The morning roundup post can feature a handful of quotes, links, blurbs, commentary or context to highlight a few especially timely, important or interesting items from your filtered local news river. It should be posted to your site, and also sent out as an e-mail newsletter, and promoted via social media. “The point is to develop a regular user base for it,” said Rosen.

Having a highly structured, simple product with a regular production routine gives focus to how you filter your local news river. “The best filter is the one that helps you do that morning roundup post with the time and the people you have available,” said Rosen.

The morning roundup post also directly fuels your news cycle for the rest of the day or week. “Once you have the morning roundup down, some of those items will be worth followup, a phone call, or some additional reporting,” said Rosen. “So the morning roundup generates 2-3 short posts a day on your site about the beat. Add an afternoon check-in or roundup, and you have a publishing day.”

                Step 4: Start to register, verify and make contact with the best independent sources on the beat.

“This is where you start rolling out the ‘asks,'” said Rosen. “Where you are solicit the help of the 10% of your online community who are already engaging somehow with your content, and get them to assist with tasks directly related to your production process.”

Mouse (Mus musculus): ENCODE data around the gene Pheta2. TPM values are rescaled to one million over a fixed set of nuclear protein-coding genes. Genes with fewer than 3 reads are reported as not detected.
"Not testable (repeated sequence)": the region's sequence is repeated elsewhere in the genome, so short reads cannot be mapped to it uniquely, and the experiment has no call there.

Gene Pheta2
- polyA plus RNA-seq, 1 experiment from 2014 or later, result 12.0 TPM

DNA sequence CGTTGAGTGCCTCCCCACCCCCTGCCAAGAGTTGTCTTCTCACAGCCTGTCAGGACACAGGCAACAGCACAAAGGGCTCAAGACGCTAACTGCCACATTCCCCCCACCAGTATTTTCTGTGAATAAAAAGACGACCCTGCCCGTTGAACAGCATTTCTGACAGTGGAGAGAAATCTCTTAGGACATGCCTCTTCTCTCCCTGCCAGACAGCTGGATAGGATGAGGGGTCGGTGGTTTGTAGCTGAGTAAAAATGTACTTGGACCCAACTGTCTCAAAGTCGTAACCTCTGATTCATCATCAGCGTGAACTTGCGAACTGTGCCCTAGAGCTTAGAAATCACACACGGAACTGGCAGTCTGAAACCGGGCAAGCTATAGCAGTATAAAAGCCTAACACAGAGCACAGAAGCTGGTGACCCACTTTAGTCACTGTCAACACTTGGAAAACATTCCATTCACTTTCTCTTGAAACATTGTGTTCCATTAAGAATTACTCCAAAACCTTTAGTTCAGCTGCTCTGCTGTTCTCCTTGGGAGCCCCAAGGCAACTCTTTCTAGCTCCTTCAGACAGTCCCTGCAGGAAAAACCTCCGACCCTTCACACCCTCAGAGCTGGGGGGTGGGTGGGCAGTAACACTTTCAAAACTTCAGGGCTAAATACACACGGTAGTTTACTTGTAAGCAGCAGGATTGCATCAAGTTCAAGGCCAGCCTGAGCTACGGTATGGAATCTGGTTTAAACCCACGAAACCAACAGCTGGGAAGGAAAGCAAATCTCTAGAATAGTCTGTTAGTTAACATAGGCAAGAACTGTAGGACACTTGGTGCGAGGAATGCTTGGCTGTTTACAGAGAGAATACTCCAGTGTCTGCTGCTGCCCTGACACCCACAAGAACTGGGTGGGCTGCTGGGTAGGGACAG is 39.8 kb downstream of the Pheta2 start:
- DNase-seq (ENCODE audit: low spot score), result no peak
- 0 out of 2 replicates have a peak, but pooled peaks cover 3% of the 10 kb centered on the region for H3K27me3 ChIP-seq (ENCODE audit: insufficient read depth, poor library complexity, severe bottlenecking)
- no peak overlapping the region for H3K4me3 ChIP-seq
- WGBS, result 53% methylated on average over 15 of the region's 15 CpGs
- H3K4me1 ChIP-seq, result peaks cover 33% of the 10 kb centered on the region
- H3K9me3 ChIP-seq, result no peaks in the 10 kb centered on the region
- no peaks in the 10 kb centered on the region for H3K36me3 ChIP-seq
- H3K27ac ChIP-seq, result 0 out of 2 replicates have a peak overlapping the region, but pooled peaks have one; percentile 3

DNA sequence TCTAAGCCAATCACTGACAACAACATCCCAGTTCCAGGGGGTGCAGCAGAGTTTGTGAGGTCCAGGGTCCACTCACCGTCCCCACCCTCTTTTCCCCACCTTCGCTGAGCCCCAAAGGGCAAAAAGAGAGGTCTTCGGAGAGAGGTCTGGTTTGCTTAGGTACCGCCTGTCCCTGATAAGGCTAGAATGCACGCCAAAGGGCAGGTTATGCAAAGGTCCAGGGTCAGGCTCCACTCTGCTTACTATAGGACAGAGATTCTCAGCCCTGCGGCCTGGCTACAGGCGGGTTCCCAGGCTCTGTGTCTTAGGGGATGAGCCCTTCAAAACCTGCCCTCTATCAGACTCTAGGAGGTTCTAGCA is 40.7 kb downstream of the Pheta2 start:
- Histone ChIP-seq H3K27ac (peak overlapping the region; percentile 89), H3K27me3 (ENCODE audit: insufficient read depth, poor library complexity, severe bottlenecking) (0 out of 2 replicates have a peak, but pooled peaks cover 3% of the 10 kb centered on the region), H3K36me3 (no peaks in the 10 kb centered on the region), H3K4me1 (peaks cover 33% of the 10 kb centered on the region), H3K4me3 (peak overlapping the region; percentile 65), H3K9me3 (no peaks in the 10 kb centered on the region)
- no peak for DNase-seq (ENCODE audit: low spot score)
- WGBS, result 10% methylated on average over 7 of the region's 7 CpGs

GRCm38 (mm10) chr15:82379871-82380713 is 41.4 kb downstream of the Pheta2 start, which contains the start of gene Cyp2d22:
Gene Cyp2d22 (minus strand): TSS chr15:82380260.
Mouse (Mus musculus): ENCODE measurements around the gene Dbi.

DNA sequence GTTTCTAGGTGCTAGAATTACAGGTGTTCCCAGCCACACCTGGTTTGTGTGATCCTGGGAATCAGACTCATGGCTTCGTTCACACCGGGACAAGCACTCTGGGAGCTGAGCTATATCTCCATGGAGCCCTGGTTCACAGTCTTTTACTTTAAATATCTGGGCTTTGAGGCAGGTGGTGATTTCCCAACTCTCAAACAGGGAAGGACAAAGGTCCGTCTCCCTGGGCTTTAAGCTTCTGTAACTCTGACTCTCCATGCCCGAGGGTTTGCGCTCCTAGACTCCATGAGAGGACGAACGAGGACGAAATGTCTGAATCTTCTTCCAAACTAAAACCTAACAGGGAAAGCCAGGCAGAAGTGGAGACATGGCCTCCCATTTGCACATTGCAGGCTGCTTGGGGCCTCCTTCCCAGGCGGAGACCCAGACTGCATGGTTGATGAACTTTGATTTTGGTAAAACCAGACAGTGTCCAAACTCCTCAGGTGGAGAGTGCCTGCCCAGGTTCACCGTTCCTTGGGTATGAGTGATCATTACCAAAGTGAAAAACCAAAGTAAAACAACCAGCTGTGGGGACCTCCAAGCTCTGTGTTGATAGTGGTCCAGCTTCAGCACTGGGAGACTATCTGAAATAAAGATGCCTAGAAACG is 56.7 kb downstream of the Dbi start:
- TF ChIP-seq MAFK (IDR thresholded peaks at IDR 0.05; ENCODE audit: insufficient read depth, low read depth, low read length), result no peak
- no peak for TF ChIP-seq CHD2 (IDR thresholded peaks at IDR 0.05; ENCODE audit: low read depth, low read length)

The simplest example of this would be say (in a footer to your roundup, or to mention in social media occasionally), “See something that should be in our morning roundup? Send us the link.”

A more challenging example might be to tell your community, “There’s a ribbon-cutting ceremony today at the new pocket park. Want to take pictures?”

Or: “We’re setting our coverage priorities for the next few months. Help us out by taking a quick survey.”

                Step 5: When your filtering system is good and reliable, enough, hook your filtering tools up to the work flow for beat coverage.

Expand how you use your filtered news river internally, exposing it to more staff and trusted volunteers, to make it easier for everyone at your site to focus on the most current, relevant, and interesting content from the networked beat.

                Step 6: Launch your “inbox on steroids” to prove to the your community that it works.

This is a another way to collect and utilitize community input employed by Talking Points Memo, the Daily Dish and other sites. “They don’t have comments, but they encourage users to e-mail constantly —  tips, links, letters, something the bloggers should know about, pay attention to. Then they add a step to ‘sort through the inbox’ to their daily production cycle. By featuring incoming letters from readers you advertise to other readers that this is a way to contribute. By summarizing reader reactions you feed back to the user community a sense of what it thinks.